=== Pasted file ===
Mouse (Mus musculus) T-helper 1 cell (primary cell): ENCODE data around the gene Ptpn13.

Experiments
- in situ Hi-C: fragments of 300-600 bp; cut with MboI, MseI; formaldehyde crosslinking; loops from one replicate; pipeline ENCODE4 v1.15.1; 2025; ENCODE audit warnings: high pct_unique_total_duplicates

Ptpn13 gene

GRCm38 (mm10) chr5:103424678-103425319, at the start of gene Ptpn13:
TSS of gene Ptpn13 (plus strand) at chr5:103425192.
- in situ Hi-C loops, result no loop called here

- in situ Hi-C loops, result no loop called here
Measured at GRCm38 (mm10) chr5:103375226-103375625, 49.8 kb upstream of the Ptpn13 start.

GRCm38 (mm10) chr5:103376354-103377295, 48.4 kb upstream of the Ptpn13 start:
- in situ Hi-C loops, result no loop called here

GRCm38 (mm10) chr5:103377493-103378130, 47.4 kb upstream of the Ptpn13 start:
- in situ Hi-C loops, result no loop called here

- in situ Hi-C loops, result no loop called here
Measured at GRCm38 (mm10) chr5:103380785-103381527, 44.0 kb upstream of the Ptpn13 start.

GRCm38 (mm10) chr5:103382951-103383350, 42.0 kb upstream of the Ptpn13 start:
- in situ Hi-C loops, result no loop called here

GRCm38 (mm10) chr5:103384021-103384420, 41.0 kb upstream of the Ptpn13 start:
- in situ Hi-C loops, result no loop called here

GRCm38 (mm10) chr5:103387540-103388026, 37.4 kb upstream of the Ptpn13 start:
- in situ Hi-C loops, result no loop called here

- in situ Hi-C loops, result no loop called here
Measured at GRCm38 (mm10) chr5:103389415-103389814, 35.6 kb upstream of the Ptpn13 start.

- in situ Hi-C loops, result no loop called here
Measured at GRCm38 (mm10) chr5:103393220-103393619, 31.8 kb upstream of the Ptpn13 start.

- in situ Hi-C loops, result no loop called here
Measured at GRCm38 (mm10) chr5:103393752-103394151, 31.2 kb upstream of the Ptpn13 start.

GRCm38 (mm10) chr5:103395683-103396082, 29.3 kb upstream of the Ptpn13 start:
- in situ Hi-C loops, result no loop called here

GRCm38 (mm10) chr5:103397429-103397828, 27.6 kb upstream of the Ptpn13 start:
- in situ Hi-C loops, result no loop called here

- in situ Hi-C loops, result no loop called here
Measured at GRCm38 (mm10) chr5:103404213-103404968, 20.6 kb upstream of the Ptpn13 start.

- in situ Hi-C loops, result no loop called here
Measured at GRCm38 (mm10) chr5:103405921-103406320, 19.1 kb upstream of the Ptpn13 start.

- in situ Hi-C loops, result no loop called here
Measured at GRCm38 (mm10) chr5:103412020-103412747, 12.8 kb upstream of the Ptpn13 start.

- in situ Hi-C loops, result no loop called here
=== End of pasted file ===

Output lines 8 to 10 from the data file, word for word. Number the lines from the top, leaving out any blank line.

- in situ Hi-C loops, result no loop called here
Measured at GRCm38 (mm10) chr5:103375226-103375625, 49.8 kb upstream of the Ptpn13 start.

GRCm38 (mm10) chr5:103376354-103377295, 48.4 kb upstream of the Ptpn13 start: